In the philosophy of Arthur Schopenhauer, a genius is someone in whom intellect predominates over "will" much more than within the average person. In Schopenhauer's aesthetics, this predominance of the intellect over the will allows the genius to create artistic or academic works that are objects of pure, disinterested contemplation, the chief criterion of the aesthetic experience for Schopenhauer. Their remoteness from mundane concerns means that Schopenhauer's geniuses often display maladaptive traits in more mundane concerns; in Schopenhauer's words, they fall into the mire while gazing at the stars, an allusion to Plato's dialogue Theætetus, in which Socrates tells of Thales (the first philosopher) being ridiculed for falling in such circumstances. As he says in Volume 2 of The World as Will and Representation:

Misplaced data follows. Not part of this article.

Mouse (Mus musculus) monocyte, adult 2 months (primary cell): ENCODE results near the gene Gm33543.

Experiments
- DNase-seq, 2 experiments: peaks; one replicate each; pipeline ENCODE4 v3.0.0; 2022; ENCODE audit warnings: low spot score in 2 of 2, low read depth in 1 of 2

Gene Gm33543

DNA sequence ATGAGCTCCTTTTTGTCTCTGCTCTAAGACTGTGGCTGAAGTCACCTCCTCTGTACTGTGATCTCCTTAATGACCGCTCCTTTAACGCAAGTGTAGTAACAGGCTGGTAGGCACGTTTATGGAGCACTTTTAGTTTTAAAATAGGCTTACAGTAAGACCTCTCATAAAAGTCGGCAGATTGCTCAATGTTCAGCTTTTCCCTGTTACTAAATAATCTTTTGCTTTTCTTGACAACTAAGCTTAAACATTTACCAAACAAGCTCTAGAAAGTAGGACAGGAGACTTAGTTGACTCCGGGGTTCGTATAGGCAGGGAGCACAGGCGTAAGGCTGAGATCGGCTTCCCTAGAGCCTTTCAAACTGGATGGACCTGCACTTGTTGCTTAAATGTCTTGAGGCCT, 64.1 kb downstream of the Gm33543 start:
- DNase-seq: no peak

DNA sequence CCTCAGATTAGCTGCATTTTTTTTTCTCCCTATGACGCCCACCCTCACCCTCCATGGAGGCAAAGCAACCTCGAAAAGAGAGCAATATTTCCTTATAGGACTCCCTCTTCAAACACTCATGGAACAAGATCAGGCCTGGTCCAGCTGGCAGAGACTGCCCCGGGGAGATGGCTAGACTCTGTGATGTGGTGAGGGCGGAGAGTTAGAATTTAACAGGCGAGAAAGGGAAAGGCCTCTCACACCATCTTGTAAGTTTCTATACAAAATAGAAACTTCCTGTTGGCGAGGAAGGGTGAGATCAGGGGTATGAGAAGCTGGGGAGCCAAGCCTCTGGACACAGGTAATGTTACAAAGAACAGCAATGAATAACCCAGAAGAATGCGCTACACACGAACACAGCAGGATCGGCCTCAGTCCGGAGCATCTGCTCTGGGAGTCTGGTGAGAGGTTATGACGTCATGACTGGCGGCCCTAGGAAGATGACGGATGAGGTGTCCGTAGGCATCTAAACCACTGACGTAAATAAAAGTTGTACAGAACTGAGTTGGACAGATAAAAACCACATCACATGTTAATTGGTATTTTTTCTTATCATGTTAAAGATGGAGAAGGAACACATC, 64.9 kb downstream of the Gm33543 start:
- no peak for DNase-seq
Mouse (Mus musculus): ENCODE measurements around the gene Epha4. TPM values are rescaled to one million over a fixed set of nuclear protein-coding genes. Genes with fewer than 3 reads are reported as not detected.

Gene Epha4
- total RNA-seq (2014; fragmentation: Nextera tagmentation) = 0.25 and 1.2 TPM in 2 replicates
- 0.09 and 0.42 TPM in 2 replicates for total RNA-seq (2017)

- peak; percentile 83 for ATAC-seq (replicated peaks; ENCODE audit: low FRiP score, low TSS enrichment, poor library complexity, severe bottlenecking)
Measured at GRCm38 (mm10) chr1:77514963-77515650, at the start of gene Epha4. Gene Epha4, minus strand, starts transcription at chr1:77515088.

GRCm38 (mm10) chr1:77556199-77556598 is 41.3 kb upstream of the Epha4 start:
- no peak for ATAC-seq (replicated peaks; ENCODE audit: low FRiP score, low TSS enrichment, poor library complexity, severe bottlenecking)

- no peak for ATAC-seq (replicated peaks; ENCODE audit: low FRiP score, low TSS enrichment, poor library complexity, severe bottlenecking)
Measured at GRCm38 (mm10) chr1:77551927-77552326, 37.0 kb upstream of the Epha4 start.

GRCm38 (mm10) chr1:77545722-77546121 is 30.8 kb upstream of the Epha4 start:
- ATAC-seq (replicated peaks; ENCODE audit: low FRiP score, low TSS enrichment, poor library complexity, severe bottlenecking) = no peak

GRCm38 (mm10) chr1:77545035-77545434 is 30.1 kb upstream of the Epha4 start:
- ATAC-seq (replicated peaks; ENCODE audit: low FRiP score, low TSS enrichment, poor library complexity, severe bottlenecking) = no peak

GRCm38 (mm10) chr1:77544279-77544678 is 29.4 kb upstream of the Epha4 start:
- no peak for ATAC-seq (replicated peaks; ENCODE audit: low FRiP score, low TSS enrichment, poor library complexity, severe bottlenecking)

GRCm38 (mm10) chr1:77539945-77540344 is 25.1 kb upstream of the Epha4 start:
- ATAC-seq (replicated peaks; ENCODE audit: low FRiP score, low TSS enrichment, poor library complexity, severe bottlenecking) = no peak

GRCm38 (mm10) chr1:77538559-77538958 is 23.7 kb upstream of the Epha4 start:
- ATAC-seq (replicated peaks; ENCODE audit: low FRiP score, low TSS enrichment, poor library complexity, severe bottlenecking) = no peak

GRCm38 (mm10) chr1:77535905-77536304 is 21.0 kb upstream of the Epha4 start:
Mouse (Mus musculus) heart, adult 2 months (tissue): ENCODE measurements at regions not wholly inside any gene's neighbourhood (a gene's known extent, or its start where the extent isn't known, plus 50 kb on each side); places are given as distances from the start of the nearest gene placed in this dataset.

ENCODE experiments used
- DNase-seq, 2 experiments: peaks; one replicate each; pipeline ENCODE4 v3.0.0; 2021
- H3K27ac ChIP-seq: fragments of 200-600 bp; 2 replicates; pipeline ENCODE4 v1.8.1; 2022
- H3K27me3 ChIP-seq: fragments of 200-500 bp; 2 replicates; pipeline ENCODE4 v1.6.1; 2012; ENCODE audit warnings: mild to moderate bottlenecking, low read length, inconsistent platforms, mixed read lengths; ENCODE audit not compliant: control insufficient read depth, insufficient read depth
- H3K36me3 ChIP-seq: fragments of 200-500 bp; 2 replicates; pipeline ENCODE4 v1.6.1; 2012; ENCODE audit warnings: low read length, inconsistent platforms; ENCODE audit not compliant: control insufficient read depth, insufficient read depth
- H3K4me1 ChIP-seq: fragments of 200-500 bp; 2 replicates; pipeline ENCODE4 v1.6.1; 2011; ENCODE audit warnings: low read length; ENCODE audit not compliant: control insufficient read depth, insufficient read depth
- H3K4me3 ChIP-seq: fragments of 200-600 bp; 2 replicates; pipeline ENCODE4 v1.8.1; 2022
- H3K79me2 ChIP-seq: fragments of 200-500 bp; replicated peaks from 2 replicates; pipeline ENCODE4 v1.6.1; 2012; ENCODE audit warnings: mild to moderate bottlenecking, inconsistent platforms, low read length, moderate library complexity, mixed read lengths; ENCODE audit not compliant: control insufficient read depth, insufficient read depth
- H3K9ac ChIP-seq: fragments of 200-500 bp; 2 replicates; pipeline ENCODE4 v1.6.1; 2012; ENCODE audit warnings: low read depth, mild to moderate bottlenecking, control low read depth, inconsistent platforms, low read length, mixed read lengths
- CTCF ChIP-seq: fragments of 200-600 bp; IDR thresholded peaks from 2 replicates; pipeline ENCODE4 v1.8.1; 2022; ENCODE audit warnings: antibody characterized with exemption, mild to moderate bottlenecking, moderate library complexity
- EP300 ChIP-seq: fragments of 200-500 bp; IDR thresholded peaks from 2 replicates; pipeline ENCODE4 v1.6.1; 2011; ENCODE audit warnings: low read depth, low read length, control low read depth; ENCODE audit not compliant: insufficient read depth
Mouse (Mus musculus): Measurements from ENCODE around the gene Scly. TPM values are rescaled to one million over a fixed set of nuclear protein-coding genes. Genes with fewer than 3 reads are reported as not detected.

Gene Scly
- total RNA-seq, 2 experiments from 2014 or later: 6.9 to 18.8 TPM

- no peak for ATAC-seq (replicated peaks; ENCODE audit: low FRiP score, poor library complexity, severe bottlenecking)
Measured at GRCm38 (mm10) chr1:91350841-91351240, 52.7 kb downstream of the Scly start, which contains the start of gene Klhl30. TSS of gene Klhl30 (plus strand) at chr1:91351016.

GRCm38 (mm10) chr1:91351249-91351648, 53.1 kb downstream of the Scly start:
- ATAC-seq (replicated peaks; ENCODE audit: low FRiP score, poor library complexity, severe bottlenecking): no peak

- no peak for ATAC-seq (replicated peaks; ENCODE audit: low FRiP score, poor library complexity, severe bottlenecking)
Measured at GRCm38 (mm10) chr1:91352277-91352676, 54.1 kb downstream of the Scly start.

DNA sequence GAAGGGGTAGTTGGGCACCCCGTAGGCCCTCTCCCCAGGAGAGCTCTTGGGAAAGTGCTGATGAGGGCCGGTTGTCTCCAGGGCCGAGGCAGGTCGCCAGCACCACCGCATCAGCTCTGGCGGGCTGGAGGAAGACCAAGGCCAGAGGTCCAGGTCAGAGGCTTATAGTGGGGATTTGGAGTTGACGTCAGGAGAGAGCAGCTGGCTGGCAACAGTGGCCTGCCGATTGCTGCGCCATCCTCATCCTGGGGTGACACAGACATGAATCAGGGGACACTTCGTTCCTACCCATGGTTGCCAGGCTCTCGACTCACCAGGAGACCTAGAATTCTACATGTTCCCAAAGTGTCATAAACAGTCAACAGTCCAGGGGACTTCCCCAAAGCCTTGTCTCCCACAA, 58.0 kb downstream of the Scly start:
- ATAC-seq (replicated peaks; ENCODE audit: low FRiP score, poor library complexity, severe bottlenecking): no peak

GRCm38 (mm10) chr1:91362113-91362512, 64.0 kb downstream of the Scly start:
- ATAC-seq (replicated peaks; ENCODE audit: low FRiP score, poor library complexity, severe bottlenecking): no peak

Talent hits a target no one else can hit; Genius hits a target no one else can see.- Arthur Schopenhauer
In the philosophy of Bertrand Russell, genius entails that an individual possesses unique qualities and talents that make the genius especially valuable to the society in which he or she operates, once given the chance to contribute to society. Russell's philosophy further maintains, however, that it is possible for such geniuses to be crushed in their youth and lost forever when the environment around them is unsympathetic to their potential maladaptive traits. Russell rejected the notion he believed was popular during his lifetime that, "genius will out".
Sources listed in chronological order of publication within each category.
Put into the context of the psychometric movement as a whole, it is clear that the positive extreme of the IQ distribution is not as different from other IQ levels as might have been expected.